There was a time we could have used a little of the same support but it was never forthcoming from folks who held any power to make a statement or turn the tide - hopefully there will be some here who appreciate this - it does not matter about the type of BSE - it does not matter about the history - it does not matter about the type of cow - it does not matter about the location - just read - note who said it and remember and for damm sure - remember!!

http://www.foxnews.com/world/2012/04/24/canada-us-case-mad-cow-wont-hurt-trade/#ixzz1t6k2gPo4

Here it is as copy and paste:


TORONTO – Canada says a new case of mad cow disease in the U.S. will not affect trade between the two countries.

The Canadian Food Inspection Agency said Tuesday both countries have implemented science-based measures to protect animal and human health. The agency also noted that U.S. officials have confirmed that no part of this animal's carcass entered the food system.

The United States closed its border to Canadian beef in 2003 after sick cows were detected in Canada.

Dennis Laycraft, the executive vice president of Canadian Cattlemen's Association, says there's no reason for any country to ban U.S. beef imports because now the rules for market access are science based and not just knee jerk reactions.

He says mad cow cost Canada's industry between $6 and $10 billion.


I truly hope all goes well in the industry down there - I hope your prices are not affected and I hope your sales are not affected - although some countries have closed the door I hope they re-open soon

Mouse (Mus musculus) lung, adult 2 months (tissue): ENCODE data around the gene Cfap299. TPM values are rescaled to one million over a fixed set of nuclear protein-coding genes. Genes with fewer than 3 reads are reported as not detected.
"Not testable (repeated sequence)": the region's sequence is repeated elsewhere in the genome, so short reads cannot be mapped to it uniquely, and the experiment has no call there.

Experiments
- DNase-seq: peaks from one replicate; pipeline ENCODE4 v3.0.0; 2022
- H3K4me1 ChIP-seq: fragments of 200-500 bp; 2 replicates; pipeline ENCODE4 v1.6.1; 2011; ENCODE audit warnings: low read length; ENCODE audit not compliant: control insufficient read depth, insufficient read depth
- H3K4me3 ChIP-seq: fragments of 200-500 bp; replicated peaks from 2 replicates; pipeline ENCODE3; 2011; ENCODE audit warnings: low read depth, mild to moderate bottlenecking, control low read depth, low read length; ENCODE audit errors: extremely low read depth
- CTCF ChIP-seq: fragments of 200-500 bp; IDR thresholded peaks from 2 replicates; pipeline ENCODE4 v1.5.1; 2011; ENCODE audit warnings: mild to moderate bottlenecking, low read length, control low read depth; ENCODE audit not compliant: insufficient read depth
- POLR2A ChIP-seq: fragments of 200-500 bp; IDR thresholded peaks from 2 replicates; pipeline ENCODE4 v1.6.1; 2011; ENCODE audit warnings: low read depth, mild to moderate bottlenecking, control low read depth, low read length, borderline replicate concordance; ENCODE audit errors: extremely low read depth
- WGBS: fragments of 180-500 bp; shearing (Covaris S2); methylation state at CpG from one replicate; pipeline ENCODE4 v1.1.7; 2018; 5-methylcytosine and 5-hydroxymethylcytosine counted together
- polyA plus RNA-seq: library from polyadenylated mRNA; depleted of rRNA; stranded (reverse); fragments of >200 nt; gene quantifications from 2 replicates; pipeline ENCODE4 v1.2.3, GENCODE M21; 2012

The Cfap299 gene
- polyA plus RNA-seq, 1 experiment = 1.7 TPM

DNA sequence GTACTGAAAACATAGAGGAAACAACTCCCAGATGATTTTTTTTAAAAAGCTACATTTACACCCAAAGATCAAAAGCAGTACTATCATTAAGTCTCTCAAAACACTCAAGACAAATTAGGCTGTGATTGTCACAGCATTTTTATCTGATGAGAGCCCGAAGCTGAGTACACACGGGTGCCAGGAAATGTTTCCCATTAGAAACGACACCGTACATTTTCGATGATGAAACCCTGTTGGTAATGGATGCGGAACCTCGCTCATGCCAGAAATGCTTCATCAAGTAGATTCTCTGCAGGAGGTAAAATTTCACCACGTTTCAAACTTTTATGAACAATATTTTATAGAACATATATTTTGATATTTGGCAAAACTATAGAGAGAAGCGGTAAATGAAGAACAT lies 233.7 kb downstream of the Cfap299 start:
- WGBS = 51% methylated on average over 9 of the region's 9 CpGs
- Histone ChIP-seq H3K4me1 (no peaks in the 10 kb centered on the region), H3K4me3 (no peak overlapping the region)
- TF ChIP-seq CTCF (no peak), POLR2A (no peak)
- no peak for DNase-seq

My best to all - hope you have a great and safe day with family and friends

BC

I commend you Canadians for certainly having a much better and more positive attitude about the current BSE problem in the United States, than we did in 2003 when the tables were turned. My respect for R-Calf was totally lost for the way they looked down their nose at you at that time. As far as isolated BSE incidents are concerned, we all need to keep proper perspective and not throw the baby out with the bathwater. Beef is a wonderful food, high in nutrients, and very healthy. When the Donner Party was stranded in the high Sierras, and totally immobilized by deep snow, I'll just bet that even a "mad cow" would have been mighty welcome on their empty plates.

:agree:

Too much was said back then. That should not have happened.
My thoughts were that someday they might have to eat those words.

Glad you are back posting, BC!! You are an asset to this board.
 

VB RANCH

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With a few exceptions, our international trading partners have not overreacted to last-week’s discovery of an atypical case of BSE in a U.S. dairy cow. Speaking with AgriTalk Radio host Mike Adams on Monday, U.S. Meat Export Federation president and CEO Phil Seng said only one country – Indonesia – has officially blocked imports of U.S. beef. The government of Thailand, meanwhile, has publicly stated its intention to ban U.S. beef, but has not officially informed U.S. officials of such action.